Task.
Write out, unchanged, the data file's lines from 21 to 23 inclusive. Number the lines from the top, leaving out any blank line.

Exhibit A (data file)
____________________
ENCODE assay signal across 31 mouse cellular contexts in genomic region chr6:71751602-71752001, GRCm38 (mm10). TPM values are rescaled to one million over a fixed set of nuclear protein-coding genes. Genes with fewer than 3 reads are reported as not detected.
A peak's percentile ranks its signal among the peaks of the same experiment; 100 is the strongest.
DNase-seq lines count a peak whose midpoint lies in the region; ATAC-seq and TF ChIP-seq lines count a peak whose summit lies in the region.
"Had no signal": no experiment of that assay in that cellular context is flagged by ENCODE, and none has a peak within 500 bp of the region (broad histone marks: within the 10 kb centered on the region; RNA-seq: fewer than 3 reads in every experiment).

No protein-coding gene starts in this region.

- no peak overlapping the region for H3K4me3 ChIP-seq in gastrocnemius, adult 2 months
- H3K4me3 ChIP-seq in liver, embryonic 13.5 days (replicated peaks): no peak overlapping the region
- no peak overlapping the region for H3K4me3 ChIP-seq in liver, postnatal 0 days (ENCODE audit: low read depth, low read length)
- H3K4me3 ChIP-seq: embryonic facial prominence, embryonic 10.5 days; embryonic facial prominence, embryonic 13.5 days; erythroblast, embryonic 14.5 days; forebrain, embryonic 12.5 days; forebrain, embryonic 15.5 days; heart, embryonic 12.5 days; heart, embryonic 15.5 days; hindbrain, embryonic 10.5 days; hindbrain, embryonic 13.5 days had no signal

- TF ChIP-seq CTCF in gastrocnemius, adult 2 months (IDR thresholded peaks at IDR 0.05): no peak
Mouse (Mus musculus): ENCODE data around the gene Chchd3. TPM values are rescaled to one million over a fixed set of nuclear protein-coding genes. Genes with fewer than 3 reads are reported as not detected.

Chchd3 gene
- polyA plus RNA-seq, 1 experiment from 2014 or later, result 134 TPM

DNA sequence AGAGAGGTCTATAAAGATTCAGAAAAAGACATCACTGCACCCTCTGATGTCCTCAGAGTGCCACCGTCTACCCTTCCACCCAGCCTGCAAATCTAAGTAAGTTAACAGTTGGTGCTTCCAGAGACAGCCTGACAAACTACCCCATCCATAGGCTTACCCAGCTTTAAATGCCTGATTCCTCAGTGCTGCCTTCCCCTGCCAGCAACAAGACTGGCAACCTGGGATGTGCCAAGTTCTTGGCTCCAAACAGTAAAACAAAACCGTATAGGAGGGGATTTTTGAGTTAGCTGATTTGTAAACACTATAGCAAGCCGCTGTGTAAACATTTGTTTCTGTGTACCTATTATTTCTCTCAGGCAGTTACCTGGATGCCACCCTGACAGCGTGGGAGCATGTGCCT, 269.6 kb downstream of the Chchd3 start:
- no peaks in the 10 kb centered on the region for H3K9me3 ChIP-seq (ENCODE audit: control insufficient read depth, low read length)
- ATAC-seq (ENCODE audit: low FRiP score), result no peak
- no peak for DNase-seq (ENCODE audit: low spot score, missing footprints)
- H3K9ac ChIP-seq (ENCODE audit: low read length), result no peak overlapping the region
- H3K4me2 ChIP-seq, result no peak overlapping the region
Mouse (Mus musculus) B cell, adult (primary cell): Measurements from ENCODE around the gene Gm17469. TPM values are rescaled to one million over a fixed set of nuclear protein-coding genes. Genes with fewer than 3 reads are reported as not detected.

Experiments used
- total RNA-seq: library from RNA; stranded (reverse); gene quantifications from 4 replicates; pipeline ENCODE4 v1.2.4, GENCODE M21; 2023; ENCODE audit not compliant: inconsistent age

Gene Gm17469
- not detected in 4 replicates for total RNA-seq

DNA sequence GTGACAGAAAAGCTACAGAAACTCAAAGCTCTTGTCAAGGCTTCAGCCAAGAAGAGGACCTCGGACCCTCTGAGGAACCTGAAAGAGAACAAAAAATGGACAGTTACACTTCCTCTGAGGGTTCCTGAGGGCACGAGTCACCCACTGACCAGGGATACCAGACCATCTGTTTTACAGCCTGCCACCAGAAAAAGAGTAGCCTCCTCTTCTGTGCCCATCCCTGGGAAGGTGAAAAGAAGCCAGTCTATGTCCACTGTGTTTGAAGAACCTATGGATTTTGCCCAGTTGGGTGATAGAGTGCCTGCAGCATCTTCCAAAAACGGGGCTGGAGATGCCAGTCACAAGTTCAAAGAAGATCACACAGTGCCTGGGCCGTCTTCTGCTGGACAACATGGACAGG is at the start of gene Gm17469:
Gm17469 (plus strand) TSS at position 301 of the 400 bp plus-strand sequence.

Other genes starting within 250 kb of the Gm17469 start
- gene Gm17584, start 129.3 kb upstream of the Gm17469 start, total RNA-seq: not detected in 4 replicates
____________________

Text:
Experiments used
- total RNA-seq: library from RNA; stranded (reverse); gene quantifications from 4 replicates; pipeline ENCODE4 v1.2.4, GENCODE M21; 2023; ENCODE audit not compliant: inconsistent age

Gene Gm17469